Crazy Commerce, Commerce Crazed
(Actual post follows the store stuff)
With a lull in the season, what better to do than revamp the FreeDarko store, repress some in-demand tees, and roll out some new prints? Yes, starting last night, you can visit the brand new FD Imperial Marketplace, whose clean and articulate presentation alone should inspire you to cut into your tax payment. Highlights are open editions prints of some Style Guides, at a lower price than the artist's edition ones (see Lamar Odom, above), and re-ups of THE STEPHEN JACKSON TEE YOU EMAIL ME ABOUT EVERY OTHER DAY and the Classic 2.0.
Right now we're taking pre-orders on those, but they should be available in 2-3 weeks. And this is just the first wave: Get ready for some totally original new shirts and more portrait prints in time for the playoffs. The shit you've never seen before. Now, in other news. . .
-Me with a point about GM's
-I can't tell if this quote from Ray Allen regarding Bron Bron's future is inspiring or deeply suspicious, like he's trying to undermine the kid's career so the Celts have a clear path as they fade. From CBS News:
"Mike paved the way for all of us to open up the endorsement door," said Celtics star Ray Allen, another Jordan Brand athlete. "But the one thing that Mike never was is political. I think in today's era, the NBA player has an even greater podium if he chooses to use it. And with Barack Obama being the first black president, it's a great forum. I think that would separate him from anybody who's done this. ... It's great to be a basketball player, but to transcend sports is a big responsibility. If he were able to pull that off -- if he wants to pull that off -- I think that would set him apart."
First, let's take Ray Ray at face value, since I like the world better that way. And I might be getting confused due to the ol' cut and paste, but—key to this point—LeBron isn't a Jordan Brand guy. He does have the leeway to push, even redefine with an athlete brand means if he feels like it. I think most of us would agree that politics is the easiest way to alienate a bunch of potential consumers. But, while I know Allen is focused on what Obama the FBP can do in office, let's not forget what a marketing sensation Barack was before the election, when through no fault of his own, he created the Nike of politics. Sure, the stances were at times vague, and style may mattered more (or been as much of a statement as) substance. Though there's no denying the fact that Obama awakened something citizen-like in people while offending or boring as few as possible in an election year. If LeBron were to at least give the appearance of political engagement, and of therefore having a constituency at his fingers, that would make him a leader. And then, "brand" hardly seems a sufficient description.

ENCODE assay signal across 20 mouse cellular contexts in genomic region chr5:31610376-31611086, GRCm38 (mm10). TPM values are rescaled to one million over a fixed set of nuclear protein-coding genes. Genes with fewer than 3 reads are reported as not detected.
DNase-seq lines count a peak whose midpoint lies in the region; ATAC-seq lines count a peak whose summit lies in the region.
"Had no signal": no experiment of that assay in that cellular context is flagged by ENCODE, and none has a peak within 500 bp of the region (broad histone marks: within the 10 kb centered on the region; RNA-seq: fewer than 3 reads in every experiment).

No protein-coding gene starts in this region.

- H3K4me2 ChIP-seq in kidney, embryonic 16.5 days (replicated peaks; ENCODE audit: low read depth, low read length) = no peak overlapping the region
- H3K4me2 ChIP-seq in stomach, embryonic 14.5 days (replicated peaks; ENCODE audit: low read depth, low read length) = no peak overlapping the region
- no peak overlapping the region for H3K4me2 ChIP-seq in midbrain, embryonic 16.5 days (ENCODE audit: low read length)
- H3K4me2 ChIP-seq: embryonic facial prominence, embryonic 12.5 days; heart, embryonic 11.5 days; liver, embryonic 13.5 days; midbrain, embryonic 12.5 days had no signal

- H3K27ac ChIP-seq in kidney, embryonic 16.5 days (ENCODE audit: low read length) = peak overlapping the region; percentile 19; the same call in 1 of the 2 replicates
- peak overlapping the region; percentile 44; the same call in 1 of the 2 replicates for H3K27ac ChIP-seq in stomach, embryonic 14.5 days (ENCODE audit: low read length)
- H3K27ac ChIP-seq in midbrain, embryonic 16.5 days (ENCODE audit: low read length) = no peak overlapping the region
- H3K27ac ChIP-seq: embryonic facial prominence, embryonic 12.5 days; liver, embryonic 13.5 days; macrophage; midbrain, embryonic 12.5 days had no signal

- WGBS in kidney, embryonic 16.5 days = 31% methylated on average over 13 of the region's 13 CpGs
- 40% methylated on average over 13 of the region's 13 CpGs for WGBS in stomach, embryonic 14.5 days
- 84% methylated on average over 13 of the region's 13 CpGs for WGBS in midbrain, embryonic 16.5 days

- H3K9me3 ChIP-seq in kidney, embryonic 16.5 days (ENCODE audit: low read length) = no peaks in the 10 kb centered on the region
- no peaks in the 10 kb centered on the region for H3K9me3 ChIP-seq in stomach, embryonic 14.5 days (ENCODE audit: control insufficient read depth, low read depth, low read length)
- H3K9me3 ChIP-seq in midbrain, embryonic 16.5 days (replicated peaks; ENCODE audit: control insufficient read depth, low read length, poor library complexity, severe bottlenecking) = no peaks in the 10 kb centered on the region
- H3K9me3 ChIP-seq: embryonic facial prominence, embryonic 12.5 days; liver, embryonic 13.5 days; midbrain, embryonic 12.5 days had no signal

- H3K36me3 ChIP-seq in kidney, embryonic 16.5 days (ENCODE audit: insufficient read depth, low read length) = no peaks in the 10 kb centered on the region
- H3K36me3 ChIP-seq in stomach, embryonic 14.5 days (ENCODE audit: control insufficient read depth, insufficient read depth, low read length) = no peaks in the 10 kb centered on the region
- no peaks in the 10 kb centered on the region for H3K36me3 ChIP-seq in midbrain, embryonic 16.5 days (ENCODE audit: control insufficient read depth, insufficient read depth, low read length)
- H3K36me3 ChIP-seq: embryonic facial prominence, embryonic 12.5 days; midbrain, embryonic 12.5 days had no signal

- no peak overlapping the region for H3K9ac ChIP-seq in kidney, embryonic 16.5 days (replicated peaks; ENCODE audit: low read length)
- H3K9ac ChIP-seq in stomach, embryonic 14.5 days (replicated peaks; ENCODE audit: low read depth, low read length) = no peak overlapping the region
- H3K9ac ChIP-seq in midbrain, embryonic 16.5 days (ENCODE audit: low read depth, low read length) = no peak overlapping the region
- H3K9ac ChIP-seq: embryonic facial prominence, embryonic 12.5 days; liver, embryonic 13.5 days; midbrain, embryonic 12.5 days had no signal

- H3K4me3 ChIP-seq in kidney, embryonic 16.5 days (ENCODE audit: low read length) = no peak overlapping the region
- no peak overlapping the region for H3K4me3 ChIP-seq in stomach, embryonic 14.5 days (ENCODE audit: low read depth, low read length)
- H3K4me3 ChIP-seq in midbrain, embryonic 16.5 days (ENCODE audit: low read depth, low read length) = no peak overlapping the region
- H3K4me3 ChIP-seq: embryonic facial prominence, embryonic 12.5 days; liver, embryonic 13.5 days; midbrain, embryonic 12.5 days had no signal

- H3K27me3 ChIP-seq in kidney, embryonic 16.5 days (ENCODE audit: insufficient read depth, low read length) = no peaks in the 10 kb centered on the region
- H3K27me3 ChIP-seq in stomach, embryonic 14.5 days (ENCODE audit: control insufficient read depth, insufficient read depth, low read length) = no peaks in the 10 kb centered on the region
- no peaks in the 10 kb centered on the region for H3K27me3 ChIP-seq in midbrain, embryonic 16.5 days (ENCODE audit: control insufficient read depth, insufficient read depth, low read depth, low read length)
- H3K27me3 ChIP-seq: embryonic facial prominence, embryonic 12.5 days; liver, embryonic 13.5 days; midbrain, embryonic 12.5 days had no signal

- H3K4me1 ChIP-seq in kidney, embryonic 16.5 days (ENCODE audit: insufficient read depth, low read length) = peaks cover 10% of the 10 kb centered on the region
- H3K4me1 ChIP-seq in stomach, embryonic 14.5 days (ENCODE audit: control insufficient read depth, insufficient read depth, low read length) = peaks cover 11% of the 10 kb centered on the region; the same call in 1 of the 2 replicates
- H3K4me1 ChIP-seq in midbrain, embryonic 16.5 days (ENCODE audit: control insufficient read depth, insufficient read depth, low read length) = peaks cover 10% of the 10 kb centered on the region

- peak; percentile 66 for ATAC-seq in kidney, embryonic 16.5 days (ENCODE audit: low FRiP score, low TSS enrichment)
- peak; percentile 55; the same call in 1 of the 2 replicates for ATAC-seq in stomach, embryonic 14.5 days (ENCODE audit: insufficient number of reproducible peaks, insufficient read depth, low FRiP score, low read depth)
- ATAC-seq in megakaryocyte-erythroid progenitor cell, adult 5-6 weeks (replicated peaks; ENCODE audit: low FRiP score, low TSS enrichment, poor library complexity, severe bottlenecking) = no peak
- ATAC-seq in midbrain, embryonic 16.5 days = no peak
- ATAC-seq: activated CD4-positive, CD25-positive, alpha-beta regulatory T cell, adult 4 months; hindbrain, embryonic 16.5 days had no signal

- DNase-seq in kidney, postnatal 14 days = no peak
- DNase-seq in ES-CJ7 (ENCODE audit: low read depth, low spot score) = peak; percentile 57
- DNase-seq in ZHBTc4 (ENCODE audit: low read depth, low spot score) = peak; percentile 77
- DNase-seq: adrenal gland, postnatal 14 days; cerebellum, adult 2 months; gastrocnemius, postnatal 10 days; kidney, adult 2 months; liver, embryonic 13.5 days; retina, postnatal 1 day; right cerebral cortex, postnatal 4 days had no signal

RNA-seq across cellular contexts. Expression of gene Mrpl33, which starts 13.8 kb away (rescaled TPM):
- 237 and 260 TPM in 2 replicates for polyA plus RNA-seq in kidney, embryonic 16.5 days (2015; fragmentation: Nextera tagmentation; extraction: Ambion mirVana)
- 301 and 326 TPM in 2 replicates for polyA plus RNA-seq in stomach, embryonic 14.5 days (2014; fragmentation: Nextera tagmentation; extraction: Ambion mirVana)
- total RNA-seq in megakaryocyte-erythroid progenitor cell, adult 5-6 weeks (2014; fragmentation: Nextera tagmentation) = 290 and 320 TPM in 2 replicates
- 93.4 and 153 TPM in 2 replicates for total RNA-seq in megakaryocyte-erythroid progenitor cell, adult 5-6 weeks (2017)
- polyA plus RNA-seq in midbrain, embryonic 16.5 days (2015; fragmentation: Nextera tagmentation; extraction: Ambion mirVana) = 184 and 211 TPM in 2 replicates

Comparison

I'm not saying this would be an altogether cynical maneuver. Nor do I think James could realistically call out China at a press conference. But he's got the world's attention, and a team around him that could do some risk-management assessment on what issues he could and could not get near. Maybe this would just turn him into a world-class philathrophist. The Bill Gates of sports. On the other hand, now that (go ahead, bold and attack this statement) so many formerly "black" issues are now publicly acknowledged to be everyone's problems, it's possible to take a stand on public schools, health care, unemployment or housing issues without seeming like a dangerous radical. Sure, Hollywood talks all the time. And yet we've learned to tune them out, question what little authority they have, and wonder why they bother. LeBron James could leverage an entirely new kind of pop culture politics. It would be a risk, but, to follow Ray Allen's reasoning, it would be one hell of a way to get bigger than Jordan and carve out an unmistakable legacy.
All this assumes that LeBron gives a damn. Maybe all he needs is the right mentor to get in his ear. Or to find that one issue where he can afford to take corporate interests. Fuck a petition; could LeBron James have a trade policy, at least when it came to sneakers? Imagine if he got a Nike plant put in Akron. Or, going beyond the usual thirty-second spot, went before Congress and urged them to not leave behind international aid programs. It sounds ridiculous, but then again, so did the idea of everyone wearing Obama all-over print hoodies after Iowa. If Obama was the ultimate feat of politics crossing over into pop culture, why couldn't LeBron—who is a pop culture brand, not just a symbol of athletic excellence—try the inverse?
Of course, none of this happens if LBJ doesn't get invited to the White House a few times, minus a ton of publicity, and with appearance alone laying the gorundwork for both independence and continuity.